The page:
In this special Lenten presentation, Dr. Barber will guide us in a penetrating look at the temptations of Christ in the wilderness and show us how this mystery in our Lord's earthly life can teach us and strengthen us in our own struggle against sin and temptation.

Wednesday, March 26, 2014

Browsing the latest journals just got a lot easier

I realize I may be a bit late on this one, but there is now a blog that follows most major academic journal in biblical studies and theology. This is a huge help. I get email notices from most of these journals when a new volume comes out, but I think this will be even easier to follow.

The Good Shepherd and True Sight: The Readings for the Fourth Sundayof Lent

The major theme of this Sunday’s readings is coming to true “sight” and being restored from the darkness of sin. This is explored in different ways. Here we will simply offer some brief thoughts on the way this motif is explored in this Sunday readings.

THE FIRST READING: 1 Samuel 16:1B, 6-7, 10-13A
The LORD said to Samuel:
“Fill your horn with oil, and be on your way.
I am sending you to Jesse of Bethlehem,
for I have chosen my king from among his sons.”
As Jesse and his sons came to the sacrifice,
Samuel looked at Eliab and thought,
“Surely the LORD’s anointed is here before him.”
But the LORD said to Samuel:
“Do not judge from his appearance or from his lofty stature,
because I have rejected him.
Not as man sees does God see,
because man sees the appearance
but the LORD looks into the heart.”
In the same way Jesse presented seven sons before Samuel,
but Samuel said to Jesse,
“The LORD has not chosen any one of these.”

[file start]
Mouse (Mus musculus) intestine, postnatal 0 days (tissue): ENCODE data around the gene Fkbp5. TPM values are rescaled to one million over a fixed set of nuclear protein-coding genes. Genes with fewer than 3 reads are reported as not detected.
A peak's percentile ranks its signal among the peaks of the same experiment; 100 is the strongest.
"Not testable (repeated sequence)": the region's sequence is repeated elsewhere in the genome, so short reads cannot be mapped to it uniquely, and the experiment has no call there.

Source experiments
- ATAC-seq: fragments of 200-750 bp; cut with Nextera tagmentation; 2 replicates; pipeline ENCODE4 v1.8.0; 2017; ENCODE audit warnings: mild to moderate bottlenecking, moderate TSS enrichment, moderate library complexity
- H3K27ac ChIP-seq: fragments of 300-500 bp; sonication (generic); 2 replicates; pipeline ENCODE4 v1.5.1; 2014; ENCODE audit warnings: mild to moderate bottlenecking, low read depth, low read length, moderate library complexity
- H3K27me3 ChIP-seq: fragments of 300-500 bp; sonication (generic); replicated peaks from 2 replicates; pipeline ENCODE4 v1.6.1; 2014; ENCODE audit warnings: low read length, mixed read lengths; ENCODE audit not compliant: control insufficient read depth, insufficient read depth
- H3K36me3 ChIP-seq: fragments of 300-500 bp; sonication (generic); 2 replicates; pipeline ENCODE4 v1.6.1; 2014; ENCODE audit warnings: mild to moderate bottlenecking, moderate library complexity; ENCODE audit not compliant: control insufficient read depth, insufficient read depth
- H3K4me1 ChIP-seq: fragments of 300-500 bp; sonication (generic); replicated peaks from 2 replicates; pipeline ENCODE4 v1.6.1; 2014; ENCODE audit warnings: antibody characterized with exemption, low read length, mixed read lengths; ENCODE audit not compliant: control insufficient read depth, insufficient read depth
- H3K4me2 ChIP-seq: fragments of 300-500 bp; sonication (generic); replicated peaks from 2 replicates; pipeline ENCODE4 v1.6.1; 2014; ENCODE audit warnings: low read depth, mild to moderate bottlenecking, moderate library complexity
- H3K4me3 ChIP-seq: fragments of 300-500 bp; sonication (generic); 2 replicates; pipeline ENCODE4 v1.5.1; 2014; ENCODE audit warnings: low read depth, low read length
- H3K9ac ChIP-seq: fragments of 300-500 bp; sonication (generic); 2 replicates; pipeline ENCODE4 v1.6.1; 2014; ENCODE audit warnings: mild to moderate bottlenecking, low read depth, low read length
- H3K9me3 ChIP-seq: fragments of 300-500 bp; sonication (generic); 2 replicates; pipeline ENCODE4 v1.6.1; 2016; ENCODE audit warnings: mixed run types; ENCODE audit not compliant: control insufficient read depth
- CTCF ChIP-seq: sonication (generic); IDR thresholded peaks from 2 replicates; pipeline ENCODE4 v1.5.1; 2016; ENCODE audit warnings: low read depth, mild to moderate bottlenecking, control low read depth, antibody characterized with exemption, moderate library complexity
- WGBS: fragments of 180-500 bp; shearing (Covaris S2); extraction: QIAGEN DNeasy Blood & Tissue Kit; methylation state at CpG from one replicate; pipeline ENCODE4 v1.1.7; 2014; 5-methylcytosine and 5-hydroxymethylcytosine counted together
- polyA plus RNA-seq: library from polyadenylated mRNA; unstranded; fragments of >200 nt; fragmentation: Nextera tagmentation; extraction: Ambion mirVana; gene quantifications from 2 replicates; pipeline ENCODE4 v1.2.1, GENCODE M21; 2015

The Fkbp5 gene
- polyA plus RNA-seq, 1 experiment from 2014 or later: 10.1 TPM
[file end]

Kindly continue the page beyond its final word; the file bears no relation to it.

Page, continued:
Then Samuel asked Jesse,
“Are these all the sons you have?”
Jesse replied,
“There is still the youngest, who is tending the sheep.”
Samuel said to Jesse,
“Send for him;
we will not begin the sacrificial banquet until he arrives here.”
Jesse sent and had the young man brought to them.
He was ruddy, a youth handsome to behold
and making a splendid appearance.
The LORD said,
“There—anoint him, for this is the one!”
Then Samuel, with the horn of oil in hand,
anointed David in the presence of his brothers;
and from that day on, the spirit of the LORD rushed upon David.
A man after God’s own heart. The first reading from 1 Samuel is the biblical introduction to the figure of David, the man identified in Scripture as “a man after God’s own heart” (1 Sam. 13:14; Acts 13:22). Though David certainly sinned, David also repented and, by Jesus’ day, was basically regarded as the model of piety for ancient Israel (cf. Ps. 1; Sir. 47; Ps. 151). To be righteous is to walk in the ways of David (e.g., Sir. 48:22; 1 Kgs. 3:14; 8:25; 11:38; 2 Kgs. 22:2); to be wicked is to be unlike him (cf. Sir 49:4).

The Lord looks into the heart. In this reading David is chosen not because of his appearance—the Lord sees his true greatness, but others are not able to see it. Whereas the worldly look towards outward appearances, true greatness is found in the heart. Thus, whereas Samuel expects to anoint one of Jesse’s older sons, the Lord chooses the young man David.

Of course, God always does this in scripture. He chooses the weak to shame the proud. He chooses the unlikely as his instruments so that when his purpose is accomplished through them, it is clear: it had to be God (because the victory could have been the result of that guy—something more was at work).

By the way, there’s a lesson in humility here. God chooses the weak. If God uses us for his purposes, we can never become proud. God chooses the unlikely. If you think you’re something special because you were able to be an instrument of grace in someone’s life, don’t get full of yourself—God chooses the weak!